Treasure beneath Division Street

Bonnie Obremski/RepJNorthfield

Photo: Bonnie Obremski/RepJNorthfield

Weekly mystery object!

Joan Olson, a volunteer archivist at the Northfield Historical Society, is holding an object unearthed from deep within the city’s subterranean vaults. She knows what it is but, do you? Points for both accuracy and creativity. Tune in next Friday for an answer most people might likely never suspect. I might give a mid-week hint. Go!

17 thoughts on “Treasure beneath Division Street”

  1. It is a pin from the bowling alley located right next to the ArtOrg printmaking studio in the bottom of the Perman Building at 314 Division Street. The thin wood strips from the bowling alley lanes are still present on the floor in the basement–now a storage area.

  2. Dang. I was going to say a turn-of-the-century bowling pin but I guess Dave beat me to it. Very cool!

  3. I thought the bowling alley was underneath the Northfield News building. I guess I’d better downgrade my NHS membership from ‘family’ to ‘clueless newbie.’

  4. It’s called an Indian Club. Clubs of varying sizes and weights were swung in the hand as part of an exercise routine. They were used primarily around the turn of the last century up until the 1930s when organized sports became more popular as a form of exercise.

    The term “Indian Club” comes from the fact that British soldiers in India were impressed by the fitness of native policemen. It turns out they had used this form of exercise for a long time.

    Check out these descriptions:

    http://en.wikipedia.org/wiki/Indian_clubs

    http://fencer.wordpress.com/2006/08/26/indian-clubs-the-next-fitness-craze/

    http://dictionary.reference.com/illus/illustration.html/ahd4/Indian%20club/indian

  5. OK, I’m going to have to try harder to stump Northfielders next time. Skip is, indeed, correct.

    What Skip might not know is, according to The History of St. Olaf College by Joseph Shaw, the school’s dean considered the clubs inadequate for keeping its female students fit in 1918. Dean Gertrude Hilleboe reported to the Board of Education at the time that “‘the present equipment of apparatus is limited to three dozen each of dumb bells, Indian clubs, wands, jumping ropes and some basketballs.'”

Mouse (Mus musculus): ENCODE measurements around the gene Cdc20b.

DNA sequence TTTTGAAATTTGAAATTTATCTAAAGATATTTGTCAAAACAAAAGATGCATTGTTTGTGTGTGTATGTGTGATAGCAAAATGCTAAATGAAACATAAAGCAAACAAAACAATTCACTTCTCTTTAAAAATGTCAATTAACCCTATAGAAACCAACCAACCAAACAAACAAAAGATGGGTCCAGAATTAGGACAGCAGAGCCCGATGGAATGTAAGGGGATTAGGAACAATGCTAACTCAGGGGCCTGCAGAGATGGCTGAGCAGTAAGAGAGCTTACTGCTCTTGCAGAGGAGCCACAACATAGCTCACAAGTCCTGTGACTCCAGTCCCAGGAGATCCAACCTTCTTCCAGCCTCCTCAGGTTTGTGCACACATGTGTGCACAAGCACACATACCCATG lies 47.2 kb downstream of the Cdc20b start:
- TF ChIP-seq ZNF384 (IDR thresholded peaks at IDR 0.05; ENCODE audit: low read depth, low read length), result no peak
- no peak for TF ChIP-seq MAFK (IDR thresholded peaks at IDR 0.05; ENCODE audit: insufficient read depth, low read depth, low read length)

6. Carleton women, too, had Indian-club exercises as part of their curriculum )along with calisthenics and marching drills, by 1891. First gym classes were held in women’s dorms (anyone remember Gridley Hall? Site of first gym room in 1884). Then, miracle of miracles, Carleton women were the first of any colleges in Minnesota to play basketball in 1892-93, long before the men, when Max Exner, a friend of James Naismith (inventor of Basket Ball in 1891 in Springfield, Mass.), came to Carleton and taught “physical culture” and introduced the game to Carleton women. Exner had played in the very first basketball game ever on Dec. 21, 1891. I bet the ladies found that game more fun than Indian clubs! (I wrote about early basketball in my “Historic Happenings” column of the Northfield Entertainment Guide of April 2008, http://www.northfieldguide.com, April archives).

  7. I might some day be the last man on earth to participate in a calisthenics where Indian clubs were used. It was at the Y in New York City in the late 1960s. The guys were all old, each with two clubs in hand which they rhythmically, in unison tapped together over their hands down to the floor out to the side for like an hour. I tried it thinking this is easy. It was not, it was a great workout, it almost killed me and I have been waiting for Indian clubs to make a comeback. Hey, maybe it could happen right here in Northfield.

  8. Unrelated unsolicited observation: Seems that bruce anderson is the last man on LoGroNo to correctly capitalize the proper noun Earth. Y I insist on proper usage is revealing. oh…and…btw….PCness dictates that Native American replace Indian. Joan Olson – You rock! Looking good girl! What tribe owns that club that you are safe keeping?

  9. Mona, as Skip pointed out in post #4 above, the clubs originated in the country of India. So nix the “Native American” club. Or were you jesting?

  10. OH! Indian! Dots not feathers. Thanks Bruce.
    Although, tribal can refer to groups other than Native Americans.
    Ah..the bewitchment of language.

  11. correction: Thanks Curt Benson! shoot
    I just noticed that if I enclose words inside the less than and greater than symbols, they do not appear…so I’ll repeat what did not appear…I’m redfaced.

  12. Griff, Maggie Lee affirmed to me that a bowling alley was in the Northfield News building (so you are not a “clueless newbie,” as you said). She did not know of one at 314 Division St., though perhaps there was an earlier one. Maggie showed me a “step down” at her office that was part of the bowling alley.
    By the way, photo op: Maggie has a HUGE cocktail glass on her office desk.

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